Why is it so difficult for men and women to make beautiful music together?
The protocol for a Victorian dinner party often had the men withdrawing at its conclusion to the appropriately named drawing room where they indulged in a fine cigar and a glass of Madeira while boasting to one another about their achievements — a process known as blowing their own horns (trumpets). As a form of competition among "Type A" males, the custom originated in medieval times when heralds announced with a flourish the knights' entrance into a jousting tournament.
The practice continues today, justified and embellished by the words of the British media mogul, Lord Beaverbrook, who advised, "If you do not blow your own trumpet, no one else will do it for you."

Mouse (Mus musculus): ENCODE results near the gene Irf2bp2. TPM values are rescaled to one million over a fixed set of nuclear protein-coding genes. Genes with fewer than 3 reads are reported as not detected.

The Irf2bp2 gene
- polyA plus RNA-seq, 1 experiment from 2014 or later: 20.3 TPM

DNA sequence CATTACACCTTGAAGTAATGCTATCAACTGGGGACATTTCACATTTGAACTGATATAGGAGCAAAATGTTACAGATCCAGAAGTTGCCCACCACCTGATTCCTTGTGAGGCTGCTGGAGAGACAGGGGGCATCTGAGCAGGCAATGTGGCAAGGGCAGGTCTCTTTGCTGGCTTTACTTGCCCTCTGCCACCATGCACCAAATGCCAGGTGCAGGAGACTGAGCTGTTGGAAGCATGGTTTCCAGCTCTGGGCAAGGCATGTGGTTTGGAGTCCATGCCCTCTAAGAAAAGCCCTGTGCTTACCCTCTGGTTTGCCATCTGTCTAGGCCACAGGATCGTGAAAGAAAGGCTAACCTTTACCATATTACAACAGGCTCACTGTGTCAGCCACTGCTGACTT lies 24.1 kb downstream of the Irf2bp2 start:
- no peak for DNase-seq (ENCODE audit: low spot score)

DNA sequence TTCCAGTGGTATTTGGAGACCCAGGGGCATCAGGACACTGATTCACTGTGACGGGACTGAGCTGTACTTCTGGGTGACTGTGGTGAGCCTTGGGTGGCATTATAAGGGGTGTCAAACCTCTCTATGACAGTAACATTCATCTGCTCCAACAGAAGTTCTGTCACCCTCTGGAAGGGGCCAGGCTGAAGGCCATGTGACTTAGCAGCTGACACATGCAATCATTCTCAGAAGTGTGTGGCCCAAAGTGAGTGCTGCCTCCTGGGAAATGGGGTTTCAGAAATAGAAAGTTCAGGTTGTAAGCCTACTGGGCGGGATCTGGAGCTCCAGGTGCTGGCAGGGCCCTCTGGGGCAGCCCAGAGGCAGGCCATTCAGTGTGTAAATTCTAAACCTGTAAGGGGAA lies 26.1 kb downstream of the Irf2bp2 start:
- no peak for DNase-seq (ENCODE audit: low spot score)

Back to the dinner party, you'd find the women busily engaged in harping on one thing or another. The harp was once the province of every properly bred young woman. Daughters showed their social graces by playing the difficult instrument, most simply plucking away at it, a string or two at a time. This equated harping with dwelling endlessly and tediously on a single subject.
Between men blowing their own trumpets and women harping about things, the resulting din was anything but music to one's ears.